On Being Well

Once a month, Mazzoni Center brings you “On Being Well,” a column that aims to address a broad range of health and wellness issues that impact LGBT communities. Mazzoni Center recognizes that wellness means more than just an annual visit to the doctor: It’s about having access to health insurance,and a culturally competent provider who understands your unique health concerns, as well as counseling/mental health and recovery support. It’s about making smart, informed decisions about your body. And it’s also about your social environment, and feeling safe, confident and empowered in your identity and within your community. For more about Mazzoni Center, Philadelphia’s home for LGBT health and well-being, visit www.mazzonicenter.org.

STD Awareness Month is here, along with the alarming news that sexually transmitted diseases are on the rise. Recent data from the Centers for Disease Control and Prevention for chlamydia, gonorrhea and syphilis show surprising and unfortunate numbers, with cases of all three diseases increasing for the first time since 2006.

Every February, the prevention team at Mazzoni Center observes National Black HIV/AIDS Awareness Day with educational programming, outreach activities and HIV testing at events and in neighborhoods throughout Philadelphia. February 7 has passed but, for people living with HIV, every day brings awareness to the virus and the stigma that still exist.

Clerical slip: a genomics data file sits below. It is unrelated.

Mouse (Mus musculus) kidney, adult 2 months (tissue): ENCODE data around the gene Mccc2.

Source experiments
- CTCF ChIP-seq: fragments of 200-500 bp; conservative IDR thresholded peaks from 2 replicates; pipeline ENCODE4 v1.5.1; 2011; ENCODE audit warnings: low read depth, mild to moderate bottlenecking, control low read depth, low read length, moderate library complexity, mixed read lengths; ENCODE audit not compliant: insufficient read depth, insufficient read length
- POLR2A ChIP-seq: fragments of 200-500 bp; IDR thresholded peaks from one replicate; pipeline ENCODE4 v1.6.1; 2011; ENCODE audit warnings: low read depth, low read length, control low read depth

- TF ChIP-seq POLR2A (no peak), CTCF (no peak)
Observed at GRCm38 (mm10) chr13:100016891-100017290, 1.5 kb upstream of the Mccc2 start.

New Year’s resolutions are notoriously difficult to keep, but that doesn’t stop many of us from making them year after year. Something about the calendar transition forces us to reflect on what aspects of our lives are going well — and which ones could use retooling. 

No matter who you are or how you identify, the holiday season can often produce anxiety and other uncomfortable feelings. For many LGBTQ folks, the holidays are especially hard: facing families who haven’t accepted you, rehashing political or religious differences and perhaps doing so while still managing confusion about your sexuality and gender expressions. I hope that the following advice can help get you through some of these difficult moments.

Without strong emotions, life would have far less meaning. We wouldn’t be excited about new friendships or romantic relationships. We wouldn’t be motivated to engage in important political action. A life dedicated to avoiding strong emotions would be devoid of inspiration.

As a newer member of the team at Mazzoni Center Family and Community Medicine, I’m frequently scheduled to see new patients. In many ways, this provides me with a unique vantage into the populations we serve. I am consistently struck by the high number of patients, especially women, who tell me they haven’t seen a health-care provider in many years, or they have delayed necessary medical care due to inconsistent insurance coverage or negative experiences with the health-care system. Given what I know about the mainstream health-care system, I suppose I shouldn’t be surprised. 

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